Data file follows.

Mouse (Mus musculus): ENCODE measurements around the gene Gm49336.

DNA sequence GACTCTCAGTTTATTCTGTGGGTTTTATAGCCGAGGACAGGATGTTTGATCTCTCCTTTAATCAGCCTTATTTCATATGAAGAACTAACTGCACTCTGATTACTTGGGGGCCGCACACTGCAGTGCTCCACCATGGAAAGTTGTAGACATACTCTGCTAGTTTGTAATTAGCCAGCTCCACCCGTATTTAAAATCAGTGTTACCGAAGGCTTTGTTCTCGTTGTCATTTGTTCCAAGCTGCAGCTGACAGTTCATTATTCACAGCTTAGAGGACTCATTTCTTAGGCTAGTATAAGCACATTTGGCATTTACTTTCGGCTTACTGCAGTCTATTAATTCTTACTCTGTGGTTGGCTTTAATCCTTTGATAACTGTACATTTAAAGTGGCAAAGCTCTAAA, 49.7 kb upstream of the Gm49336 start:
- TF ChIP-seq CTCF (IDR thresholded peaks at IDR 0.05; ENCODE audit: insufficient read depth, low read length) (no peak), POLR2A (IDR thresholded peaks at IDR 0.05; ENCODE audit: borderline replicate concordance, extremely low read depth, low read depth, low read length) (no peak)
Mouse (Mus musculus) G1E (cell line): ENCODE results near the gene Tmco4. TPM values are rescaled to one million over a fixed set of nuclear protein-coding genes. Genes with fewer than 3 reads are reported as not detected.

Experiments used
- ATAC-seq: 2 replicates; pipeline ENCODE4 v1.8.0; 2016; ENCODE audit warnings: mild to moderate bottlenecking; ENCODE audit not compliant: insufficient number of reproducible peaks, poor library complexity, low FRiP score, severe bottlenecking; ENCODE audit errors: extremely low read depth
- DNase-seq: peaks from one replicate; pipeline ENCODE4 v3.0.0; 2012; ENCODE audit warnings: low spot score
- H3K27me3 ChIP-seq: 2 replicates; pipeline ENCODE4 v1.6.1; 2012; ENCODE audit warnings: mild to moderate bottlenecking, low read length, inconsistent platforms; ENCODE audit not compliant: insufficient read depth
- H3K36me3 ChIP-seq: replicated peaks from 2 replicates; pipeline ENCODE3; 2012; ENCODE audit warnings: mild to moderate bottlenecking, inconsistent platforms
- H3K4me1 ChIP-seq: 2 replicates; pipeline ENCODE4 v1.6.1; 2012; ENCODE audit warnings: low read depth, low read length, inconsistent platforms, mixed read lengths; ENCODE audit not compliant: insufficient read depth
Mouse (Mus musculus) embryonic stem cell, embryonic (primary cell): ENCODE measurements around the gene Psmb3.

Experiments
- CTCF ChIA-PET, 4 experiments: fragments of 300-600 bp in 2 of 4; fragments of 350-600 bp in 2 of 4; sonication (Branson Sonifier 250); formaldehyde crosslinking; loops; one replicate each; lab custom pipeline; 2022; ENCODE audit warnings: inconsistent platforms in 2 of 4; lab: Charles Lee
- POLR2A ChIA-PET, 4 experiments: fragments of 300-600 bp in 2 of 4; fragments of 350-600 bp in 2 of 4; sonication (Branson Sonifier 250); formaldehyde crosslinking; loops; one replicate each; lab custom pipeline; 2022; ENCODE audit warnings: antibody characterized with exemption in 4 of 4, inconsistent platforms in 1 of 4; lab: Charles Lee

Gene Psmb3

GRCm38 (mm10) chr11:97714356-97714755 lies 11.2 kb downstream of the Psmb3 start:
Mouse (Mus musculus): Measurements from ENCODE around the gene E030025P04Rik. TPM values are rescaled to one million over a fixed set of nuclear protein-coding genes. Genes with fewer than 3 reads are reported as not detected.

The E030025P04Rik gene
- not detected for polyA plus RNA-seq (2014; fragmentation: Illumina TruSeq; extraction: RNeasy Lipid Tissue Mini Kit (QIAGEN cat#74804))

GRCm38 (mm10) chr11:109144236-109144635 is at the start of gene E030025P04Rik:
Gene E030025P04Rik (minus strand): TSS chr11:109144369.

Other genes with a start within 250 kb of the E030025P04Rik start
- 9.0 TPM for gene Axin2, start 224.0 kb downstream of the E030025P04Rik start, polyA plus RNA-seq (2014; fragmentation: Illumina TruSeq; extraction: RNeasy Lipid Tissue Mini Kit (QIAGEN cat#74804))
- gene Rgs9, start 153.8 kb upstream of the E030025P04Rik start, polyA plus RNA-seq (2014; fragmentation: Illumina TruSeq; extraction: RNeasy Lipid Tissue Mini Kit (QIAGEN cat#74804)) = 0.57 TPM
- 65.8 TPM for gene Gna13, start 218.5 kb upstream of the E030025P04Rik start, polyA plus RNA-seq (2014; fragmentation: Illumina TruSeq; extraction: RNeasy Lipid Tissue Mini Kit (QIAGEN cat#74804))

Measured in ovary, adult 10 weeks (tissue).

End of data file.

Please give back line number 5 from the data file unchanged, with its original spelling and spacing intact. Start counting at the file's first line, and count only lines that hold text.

Experiments used